In spite of tragedy, Benny Imura surges on to find the airplane he saw flying through the air with the help of his friends, Nix, Chong, and Lilah. They still traverse the Rot and Ruin towards the unknown, but their hope stays strong. The world is a wild place now. Exotic animals hunt them. Zombies attack them in swarms and not just slow, normal zombies, but faster, evolving zombies. A death cult grows large and picks off towns and villages one by one, leaving a wake of blood and death. A small band of survivors try to fight back, but the odds don't look good. Benny and his friends must remain constantly vigilant that everything in the Rot and Ruin willy try to kill them in order to survive.

Flesh and Bone is the third in the series and it's going very strong. Benny and his friends are in emotional shambles at this point because of Tom's death. Benny is acting recklessly to prove to a disembodied Tom in his head that he can be the samurai he was taught to be. Nix is distant and lost in her own thoughts much of the time, making her relationship with Benny strained even further. Nix's journal is interspersed in between the chapters, giving insight to her emotions and thoughts that she keeps from the others. Her journey to find the airplane means more to her than the others know. Lilah and Chong are both suffering from the loss, but maintain more of who they were before. Through most of the novel, these characters are separated and each go through their own struggles. I enjoyed seeing the story from each character's point of view and I especially liked the insight into Lilah who has a weakness for classic romantic literature underneath her steely exterior.

A new Big Bad is introduced in this novel: the Night Church. They are a fanatical death cult that see survivors as an affront to God's will because the zombies were created to destroy the human race. The cult feels it's their duty to "open red doors" in people and release them into the bliss of death. These people are incredibly frightening because of their stalwart faith that what they are doing is right. Saint John of the Knife is the most zealous and frightening of the bunch, thinking of bigger and more effective ways to accomplish their goal. The leader of the cult is Mother Rose, who doesn't believe in the dogma at all and uses the cult to gain power and eliminate the opposition. These two main villains are incredibly dangerous in their own way and are the best of the series so far. Their dynamic together is interesting and you wonder who is really fooling who in the situation and when they will find out the truth about each other.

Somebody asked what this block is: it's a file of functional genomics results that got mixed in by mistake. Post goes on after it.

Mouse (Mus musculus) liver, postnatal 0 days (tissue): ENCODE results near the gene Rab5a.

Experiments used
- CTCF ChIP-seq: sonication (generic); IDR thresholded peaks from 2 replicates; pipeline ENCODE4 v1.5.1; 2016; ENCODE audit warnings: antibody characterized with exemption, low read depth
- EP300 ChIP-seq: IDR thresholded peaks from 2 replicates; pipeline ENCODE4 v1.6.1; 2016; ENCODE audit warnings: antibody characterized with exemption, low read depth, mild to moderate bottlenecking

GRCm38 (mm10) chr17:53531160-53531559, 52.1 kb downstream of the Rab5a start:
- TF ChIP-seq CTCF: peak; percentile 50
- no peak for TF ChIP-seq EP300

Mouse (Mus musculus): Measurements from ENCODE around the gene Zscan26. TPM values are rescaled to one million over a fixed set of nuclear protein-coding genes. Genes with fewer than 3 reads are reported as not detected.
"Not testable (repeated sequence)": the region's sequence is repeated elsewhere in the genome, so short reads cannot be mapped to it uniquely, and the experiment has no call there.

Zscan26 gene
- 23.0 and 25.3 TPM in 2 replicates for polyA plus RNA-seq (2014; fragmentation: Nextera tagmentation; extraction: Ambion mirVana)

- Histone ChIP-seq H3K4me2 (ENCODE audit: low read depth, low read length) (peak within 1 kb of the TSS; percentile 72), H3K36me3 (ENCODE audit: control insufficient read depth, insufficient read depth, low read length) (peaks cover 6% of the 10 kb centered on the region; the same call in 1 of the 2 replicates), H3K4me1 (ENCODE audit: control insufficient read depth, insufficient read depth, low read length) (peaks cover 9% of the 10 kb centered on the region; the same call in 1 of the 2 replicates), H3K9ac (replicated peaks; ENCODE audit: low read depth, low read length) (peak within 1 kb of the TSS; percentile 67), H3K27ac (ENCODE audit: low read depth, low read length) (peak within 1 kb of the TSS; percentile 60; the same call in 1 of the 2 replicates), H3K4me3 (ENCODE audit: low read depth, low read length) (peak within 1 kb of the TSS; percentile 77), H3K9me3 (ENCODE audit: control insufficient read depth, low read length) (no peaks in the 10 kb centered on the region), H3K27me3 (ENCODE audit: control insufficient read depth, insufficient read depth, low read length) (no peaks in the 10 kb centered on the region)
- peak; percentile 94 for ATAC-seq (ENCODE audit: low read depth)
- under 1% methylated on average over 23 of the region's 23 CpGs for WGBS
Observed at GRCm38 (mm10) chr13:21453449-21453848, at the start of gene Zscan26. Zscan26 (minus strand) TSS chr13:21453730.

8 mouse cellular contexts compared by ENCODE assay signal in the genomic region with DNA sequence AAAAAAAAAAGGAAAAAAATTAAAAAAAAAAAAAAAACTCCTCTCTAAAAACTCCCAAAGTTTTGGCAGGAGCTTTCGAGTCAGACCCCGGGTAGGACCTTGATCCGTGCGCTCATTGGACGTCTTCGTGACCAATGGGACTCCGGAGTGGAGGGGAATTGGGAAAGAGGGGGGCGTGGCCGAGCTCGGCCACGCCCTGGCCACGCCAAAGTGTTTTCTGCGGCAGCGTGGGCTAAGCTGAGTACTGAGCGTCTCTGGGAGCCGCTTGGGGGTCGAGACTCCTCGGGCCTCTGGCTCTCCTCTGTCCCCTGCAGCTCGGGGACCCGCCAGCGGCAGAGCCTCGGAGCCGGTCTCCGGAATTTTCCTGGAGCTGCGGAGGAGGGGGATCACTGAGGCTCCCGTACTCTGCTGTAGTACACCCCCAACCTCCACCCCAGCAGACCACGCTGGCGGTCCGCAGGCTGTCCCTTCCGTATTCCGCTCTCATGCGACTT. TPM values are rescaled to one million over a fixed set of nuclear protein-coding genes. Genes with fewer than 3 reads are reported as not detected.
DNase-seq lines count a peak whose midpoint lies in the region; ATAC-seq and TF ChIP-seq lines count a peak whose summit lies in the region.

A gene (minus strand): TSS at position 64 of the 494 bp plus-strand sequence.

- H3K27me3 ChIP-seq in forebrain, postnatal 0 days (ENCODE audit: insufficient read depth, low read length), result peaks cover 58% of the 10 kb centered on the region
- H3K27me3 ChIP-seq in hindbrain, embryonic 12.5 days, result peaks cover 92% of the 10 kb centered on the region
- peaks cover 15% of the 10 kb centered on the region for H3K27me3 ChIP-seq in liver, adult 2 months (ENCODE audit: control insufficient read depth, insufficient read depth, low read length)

Flesh and Bone has character development, super creepy villains, and, of course, zombies. Interesting things happen with these zombies that I never saw coming. The zombies still have a huge presence in the novel and become even more frightening than before. Paired with the human villains, the odds against our heroes are astronomically high. I can't wait to read the final book in the series, Fire and Ash. ( )
  titania86 | Sep 10, 2013 |
So good! Flesh and Bone picks up soon after Dust & Decay, and everyone is still reeling from their losses.

Grief is a huge theme in this one, as the characters struggle to come to terms with the deaths of people they loved while still fighting to survive. This time around, in addition to zombies, they group is running from Reapers, a blood-thirsty religious cult bent on eradicating the stain of the human race.

Flesh and Bone is all action, the story happening in the space of a day, I believe, and it is incredibly intense and violent. You *will* want to finish it in one sitting, and you will definitely chafe at the having to wait for the final book in this wonderful series!

Highly recommended! ( )
  kayceel | Jun 26, 2013 |
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Benny, Nix, Lou, and Lilah journey through a fierce wilderness that was once America searching for the jet they saw months ago, while evading fierce animals and a new kind of zombie.

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Jonathan Maberry is a LibraryThing Author, an author who lists their personal library on LibraryThing.

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Jonathan Maberry chatted with LibraryThing members from Mar 22, 2010 to Apr 4, 2010. Read the chat.